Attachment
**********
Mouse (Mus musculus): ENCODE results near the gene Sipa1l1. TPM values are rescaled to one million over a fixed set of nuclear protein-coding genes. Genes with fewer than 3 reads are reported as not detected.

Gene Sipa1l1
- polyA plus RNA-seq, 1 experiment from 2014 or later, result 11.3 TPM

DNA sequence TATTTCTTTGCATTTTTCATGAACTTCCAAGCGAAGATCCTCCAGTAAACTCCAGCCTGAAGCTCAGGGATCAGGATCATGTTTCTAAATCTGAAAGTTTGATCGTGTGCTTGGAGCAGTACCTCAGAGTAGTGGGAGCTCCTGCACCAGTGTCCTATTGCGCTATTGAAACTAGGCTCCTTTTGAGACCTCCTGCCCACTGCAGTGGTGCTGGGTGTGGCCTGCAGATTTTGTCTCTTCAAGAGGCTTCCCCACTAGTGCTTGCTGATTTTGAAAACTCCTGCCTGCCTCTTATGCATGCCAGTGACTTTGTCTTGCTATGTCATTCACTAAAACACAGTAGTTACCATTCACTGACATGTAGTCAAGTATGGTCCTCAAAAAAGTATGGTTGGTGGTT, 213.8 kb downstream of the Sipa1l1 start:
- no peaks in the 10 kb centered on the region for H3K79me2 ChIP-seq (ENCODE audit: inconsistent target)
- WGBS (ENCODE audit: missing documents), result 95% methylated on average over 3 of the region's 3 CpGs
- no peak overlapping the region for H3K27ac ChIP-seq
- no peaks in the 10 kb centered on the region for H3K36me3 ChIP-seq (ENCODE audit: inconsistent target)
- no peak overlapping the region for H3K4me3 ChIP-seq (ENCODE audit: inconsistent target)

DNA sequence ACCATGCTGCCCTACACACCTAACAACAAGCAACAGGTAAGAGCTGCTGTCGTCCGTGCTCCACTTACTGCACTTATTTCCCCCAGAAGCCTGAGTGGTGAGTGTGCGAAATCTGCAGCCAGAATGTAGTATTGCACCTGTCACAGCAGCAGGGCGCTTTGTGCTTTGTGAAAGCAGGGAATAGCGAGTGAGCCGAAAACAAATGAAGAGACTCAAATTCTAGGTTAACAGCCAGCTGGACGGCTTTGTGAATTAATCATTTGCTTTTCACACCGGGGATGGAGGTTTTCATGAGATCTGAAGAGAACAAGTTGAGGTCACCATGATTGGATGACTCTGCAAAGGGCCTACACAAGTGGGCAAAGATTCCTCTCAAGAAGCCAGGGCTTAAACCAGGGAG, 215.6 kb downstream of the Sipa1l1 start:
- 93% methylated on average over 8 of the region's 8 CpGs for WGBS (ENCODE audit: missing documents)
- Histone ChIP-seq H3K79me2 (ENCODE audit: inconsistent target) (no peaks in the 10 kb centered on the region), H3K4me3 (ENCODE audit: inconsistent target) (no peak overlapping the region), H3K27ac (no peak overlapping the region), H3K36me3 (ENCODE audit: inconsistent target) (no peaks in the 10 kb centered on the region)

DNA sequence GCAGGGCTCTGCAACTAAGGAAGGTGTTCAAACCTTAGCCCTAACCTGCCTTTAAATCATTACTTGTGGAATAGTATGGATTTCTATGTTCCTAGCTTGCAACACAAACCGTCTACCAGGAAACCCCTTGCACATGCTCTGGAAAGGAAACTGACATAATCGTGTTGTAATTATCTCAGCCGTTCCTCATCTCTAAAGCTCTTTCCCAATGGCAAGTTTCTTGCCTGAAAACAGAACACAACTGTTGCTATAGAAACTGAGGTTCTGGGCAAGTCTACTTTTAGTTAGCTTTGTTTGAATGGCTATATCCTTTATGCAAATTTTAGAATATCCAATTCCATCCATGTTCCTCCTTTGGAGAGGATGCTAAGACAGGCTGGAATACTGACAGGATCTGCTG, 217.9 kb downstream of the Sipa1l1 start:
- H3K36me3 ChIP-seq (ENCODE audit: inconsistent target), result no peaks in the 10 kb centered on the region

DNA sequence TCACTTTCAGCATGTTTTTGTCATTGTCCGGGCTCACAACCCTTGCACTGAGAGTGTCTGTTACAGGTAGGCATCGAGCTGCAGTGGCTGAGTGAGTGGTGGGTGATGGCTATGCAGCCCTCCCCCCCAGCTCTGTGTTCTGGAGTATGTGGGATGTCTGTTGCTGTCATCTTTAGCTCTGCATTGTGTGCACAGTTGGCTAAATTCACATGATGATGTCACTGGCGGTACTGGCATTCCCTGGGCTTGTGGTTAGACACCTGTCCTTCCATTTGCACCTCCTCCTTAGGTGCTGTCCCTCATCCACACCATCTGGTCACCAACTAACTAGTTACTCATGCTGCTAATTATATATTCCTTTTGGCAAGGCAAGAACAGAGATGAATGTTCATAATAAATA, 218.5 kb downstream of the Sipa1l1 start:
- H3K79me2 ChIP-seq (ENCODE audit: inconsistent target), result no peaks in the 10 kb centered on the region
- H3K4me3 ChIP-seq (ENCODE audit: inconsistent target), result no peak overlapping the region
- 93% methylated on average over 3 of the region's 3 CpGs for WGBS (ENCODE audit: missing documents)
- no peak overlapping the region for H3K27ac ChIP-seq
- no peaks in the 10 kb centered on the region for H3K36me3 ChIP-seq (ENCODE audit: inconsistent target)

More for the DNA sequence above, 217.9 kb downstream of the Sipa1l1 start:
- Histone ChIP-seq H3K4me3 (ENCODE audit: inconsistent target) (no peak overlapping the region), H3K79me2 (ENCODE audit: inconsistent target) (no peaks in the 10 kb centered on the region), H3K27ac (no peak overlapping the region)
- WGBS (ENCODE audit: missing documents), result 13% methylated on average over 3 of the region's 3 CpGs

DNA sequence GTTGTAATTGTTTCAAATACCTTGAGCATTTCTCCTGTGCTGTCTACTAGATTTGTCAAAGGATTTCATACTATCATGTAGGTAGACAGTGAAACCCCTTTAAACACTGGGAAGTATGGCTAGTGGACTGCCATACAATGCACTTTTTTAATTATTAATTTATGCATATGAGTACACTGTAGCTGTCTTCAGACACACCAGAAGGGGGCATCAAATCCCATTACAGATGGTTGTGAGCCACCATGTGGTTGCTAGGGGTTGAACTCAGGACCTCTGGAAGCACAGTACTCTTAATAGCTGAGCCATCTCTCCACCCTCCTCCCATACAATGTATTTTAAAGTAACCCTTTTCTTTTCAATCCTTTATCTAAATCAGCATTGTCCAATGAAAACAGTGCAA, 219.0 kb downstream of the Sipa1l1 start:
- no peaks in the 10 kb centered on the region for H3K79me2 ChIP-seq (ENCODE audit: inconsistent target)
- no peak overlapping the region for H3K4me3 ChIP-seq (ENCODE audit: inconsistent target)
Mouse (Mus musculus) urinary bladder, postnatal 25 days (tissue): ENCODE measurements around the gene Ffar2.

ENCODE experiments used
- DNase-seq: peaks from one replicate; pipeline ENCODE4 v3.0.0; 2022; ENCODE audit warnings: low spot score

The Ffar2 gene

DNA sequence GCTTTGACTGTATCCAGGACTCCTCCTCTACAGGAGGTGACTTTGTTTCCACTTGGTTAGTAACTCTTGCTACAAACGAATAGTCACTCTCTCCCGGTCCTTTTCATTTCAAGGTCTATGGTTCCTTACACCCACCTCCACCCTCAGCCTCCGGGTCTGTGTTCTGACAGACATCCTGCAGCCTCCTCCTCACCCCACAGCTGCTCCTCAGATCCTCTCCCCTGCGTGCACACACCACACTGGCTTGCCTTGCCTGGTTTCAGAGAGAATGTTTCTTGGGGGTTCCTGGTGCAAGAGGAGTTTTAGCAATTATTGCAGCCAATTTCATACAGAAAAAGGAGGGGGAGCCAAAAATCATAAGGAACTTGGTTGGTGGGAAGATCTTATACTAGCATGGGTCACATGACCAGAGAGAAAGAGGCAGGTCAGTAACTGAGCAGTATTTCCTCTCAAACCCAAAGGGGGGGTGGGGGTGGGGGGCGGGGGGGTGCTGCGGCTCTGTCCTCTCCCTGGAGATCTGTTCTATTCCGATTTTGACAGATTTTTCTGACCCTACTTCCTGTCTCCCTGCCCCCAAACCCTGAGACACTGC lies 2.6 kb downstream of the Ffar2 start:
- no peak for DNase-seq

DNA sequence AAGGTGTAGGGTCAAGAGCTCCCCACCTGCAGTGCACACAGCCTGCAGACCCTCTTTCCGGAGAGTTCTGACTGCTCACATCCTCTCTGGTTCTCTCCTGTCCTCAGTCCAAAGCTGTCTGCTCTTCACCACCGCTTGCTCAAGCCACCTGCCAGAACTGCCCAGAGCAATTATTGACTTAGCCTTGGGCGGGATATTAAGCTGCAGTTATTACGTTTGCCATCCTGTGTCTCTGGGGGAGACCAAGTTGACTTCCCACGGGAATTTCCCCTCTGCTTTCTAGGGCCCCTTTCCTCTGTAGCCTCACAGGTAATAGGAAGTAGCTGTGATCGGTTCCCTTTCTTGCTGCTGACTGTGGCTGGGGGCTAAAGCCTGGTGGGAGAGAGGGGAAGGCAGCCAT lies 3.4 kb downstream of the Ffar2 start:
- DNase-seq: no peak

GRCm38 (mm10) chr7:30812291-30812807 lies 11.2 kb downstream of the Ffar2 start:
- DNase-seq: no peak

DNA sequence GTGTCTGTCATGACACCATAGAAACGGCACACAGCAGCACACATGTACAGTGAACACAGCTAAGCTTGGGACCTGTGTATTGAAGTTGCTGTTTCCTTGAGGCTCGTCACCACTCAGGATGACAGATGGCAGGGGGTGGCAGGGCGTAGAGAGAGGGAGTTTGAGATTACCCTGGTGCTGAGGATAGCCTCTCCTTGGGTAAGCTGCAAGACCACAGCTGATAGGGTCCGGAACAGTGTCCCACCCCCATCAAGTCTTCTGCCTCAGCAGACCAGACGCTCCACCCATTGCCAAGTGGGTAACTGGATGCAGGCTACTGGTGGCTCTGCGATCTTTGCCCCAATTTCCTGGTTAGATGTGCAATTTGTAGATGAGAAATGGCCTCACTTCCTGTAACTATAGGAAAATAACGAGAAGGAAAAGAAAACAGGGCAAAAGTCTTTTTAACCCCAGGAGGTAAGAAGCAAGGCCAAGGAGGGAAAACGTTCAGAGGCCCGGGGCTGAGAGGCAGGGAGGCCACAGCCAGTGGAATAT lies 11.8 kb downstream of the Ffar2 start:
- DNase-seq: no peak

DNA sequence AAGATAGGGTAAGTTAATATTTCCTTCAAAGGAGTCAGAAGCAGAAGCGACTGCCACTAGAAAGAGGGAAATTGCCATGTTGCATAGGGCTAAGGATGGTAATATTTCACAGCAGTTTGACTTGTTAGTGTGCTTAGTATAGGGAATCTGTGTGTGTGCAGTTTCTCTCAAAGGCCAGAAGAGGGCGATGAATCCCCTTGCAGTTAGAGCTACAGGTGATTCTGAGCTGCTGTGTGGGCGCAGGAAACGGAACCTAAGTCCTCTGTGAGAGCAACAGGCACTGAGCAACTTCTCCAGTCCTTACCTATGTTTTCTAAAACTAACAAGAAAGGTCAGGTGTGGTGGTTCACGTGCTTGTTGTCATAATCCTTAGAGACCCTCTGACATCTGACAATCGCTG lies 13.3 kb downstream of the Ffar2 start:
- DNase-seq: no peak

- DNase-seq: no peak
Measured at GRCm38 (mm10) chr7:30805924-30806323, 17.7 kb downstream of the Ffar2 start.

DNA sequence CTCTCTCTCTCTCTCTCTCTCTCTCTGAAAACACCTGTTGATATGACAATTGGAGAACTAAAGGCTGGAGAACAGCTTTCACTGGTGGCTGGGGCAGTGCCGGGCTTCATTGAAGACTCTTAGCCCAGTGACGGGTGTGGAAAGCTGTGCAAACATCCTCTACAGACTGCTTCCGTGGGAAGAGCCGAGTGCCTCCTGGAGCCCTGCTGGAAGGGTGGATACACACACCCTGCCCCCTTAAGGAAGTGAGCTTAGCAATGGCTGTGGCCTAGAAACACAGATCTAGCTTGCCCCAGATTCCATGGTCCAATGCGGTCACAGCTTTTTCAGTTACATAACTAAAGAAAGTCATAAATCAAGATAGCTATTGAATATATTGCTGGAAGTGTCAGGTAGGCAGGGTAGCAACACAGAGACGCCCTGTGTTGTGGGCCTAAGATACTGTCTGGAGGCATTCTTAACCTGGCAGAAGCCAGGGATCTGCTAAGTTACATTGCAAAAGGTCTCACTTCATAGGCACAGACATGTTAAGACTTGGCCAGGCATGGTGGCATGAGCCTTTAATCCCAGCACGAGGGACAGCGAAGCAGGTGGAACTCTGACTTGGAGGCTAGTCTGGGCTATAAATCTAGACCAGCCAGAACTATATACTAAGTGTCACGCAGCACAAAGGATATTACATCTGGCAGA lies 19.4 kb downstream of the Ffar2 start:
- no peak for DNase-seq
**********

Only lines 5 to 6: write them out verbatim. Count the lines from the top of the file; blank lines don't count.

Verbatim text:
- no peaks in the 10 kb centered on the region for H3K79me2 ChIP-seq (ENCODE audit: inconsistent target)
- WGBS (ENCODE audit: missing documents), result 95% methylated on average over 3 of the region's 3 CpGs